• The Creative Strategy Form  Every company has a different format  It is a blueprint of the job -- and a contract    It should be developed, agreed on and signed by everyone involved in the project - particularly the most senior person It can be used to evaluate work It has to be simple, understandable – not just filled with jargon 201
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  • The Creative Strategy Form 1. Project Description  What are we doing? Why? 2. Objective  What are we trying to achieve?  What do we want people to do?  Be as specific and realistic as possible 3. Target Audiences  The more specific, the better 203
  • The Creative Strategy Form 4. Main message and proof  What is the single most important reason that someone will buy our product or respond to our mailing?  Why should anyone believe you…? 204
  • The Creative Strategy Form 5. Offer  What do they get?  What do they have to do to get it? 6. Key points  What other benefits do we need to communicate? 7. Ways to Respond  Did we make it easy?  Did we give them a choice? 8. Tone and Manner  Consistent with the product? 205
  • The Creative Strategy Form 9. Mandatories  Legal, logo, etc. 10. Budget  How much do we have?  Let the value of the customer drive the budget 11. Schedule  How much time is left?!!!! 206
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  • Put time on your side…    You want to give creative people time to do their best… ..but you also want your project to stay top-ofmind Plus you don’t want them to forget anything, or worse, do it at the last-minute 208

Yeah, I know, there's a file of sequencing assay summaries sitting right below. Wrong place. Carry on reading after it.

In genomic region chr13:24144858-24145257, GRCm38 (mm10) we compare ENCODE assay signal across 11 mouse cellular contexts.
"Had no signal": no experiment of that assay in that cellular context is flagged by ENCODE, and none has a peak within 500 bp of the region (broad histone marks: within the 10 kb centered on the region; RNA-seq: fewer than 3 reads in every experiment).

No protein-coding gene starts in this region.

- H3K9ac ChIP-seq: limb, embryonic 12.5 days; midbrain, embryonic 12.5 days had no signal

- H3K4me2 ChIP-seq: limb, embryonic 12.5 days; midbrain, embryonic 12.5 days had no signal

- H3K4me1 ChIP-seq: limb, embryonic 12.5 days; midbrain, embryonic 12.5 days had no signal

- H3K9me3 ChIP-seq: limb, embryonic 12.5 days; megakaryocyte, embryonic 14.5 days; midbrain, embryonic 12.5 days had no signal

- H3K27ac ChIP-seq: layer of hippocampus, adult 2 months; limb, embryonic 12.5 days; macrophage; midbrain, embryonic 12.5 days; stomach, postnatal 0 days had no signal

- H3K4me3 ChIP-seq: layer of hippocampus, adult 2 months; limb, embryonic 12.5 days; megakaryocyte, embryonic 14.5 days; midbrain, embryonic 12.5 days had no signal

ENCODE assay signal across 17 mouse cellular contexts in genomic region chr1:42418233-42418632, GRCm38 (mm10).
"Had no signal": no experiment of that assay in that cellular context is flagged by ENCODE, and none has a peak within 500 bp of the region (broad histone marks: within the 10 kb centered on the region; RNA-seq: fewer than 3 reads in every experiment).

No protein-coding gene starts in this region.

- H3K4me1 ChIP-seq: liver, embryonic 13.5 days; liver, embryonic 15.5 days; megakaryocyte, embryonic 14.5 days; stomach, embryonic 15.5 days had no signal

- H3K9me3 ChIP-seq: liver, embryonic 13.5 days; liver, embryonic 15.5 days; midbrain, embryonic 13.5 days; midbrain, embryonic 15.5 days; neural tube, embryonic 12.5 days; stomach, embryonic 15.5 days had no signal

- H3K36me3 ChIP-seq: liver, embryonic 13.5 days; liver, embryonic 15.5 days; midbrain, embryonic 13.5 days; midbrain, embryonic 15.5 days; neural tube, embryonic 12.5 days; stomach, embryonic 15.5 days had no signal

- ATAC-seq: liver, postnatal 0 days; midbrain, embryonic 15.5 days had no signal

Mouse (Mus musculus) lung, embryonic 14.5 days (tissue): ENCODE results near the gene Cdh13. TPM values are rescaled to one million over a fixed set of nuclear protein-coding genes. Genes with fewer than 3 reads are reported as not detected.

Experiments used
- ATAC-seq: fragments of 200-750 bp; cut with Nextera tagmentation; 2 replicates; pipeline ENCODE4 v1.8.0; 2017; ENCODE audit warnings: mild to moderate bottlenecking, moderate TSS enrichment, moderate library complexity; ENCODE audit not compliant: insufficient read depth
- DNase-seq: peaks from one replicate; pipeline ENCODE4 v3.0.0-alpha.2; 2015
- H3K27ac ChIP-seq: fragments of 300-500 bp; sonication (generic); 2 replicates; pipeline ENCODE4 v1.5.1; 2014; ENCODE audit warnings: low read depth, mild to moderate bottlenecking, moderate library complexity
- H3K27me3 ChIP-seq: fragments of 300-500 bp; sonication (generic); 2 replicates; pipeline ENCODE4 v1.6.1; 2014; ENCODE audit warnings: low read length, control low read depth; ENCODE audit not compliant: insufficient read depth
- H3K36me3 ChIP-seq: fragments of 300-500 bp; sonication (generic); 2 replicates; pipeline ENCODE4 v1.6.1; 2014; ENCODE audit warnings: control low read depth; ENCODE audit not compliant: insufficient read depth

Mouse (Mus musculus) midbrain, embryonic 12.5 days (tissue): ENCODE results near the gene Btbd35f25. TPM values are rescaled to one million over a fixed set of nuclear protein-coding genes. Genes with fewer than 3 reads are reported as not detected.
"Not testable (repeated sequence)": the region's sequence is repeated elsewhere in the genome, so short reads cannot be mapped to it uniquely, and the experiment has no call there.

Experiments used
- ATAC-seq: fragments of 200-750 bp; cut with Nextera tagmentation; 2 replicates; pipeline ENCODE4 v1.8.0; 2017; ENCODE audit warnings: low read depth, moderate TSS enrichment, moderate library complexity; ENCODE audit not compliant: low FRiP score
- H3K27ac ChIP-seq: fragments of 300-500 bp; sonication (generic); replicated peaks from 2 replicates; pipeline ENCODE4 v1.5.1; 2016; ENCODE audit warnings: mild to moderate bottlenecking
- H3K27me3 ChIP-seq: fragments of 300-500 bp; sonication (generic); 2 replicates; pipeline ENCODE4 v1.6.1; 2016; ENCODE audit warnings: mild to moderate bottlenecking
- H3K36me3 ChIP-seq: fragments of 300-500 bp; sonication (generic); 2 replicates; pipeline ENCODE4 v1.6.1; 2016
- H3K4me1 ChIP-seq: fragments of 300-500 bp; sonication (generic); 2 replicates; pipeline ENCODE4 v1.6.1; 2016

• Think in stages    Ideally, you want them to come back with rough ideas within 5-7 days This keeps your project fresh in their minds and motivates them to get started right away After this first meeting, you can give them more time to refine, make changes, add to the mix 209
  • Two questions you must answer 12. What is the target market currently using/doing?  Understand their mindset  Are they using a competitive product? Making do without?  Why should they switch to yours? 13. “You know you need it when…”  When does someone know they need your product?  Puts you in their shoes  Identifies points of pain  You’re looking for agreement... 210
  • Reviewing the Work 211
  • Best Practices    Allow them to finish their presentation, before you jump in Start by acknowledging how much work has been done, and what you like Review the brief to make sure that everything important has been addressed 212
  • Be constructive    See the big picture first – don’t nitpick Never get personal. Not “I don’t like that headline” but “Does this headline have the main benefit?” Go through the Checklist with them 213
  • Moving ahead    Take the time to provide thoughtful, useful feedback This is your first exposure to the work; they have been at it for days Resist the urge to change for change’s sake 214
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  •    Never say “The client will never buy this…” Don’t try to anticipate what others will say or think; give your own opinion Remember you are all on the same side 216
  • How do you know if it will work before it goes out? 217
  • “You cannot judge direct marketing. It judges you.” - Denny Hatch 218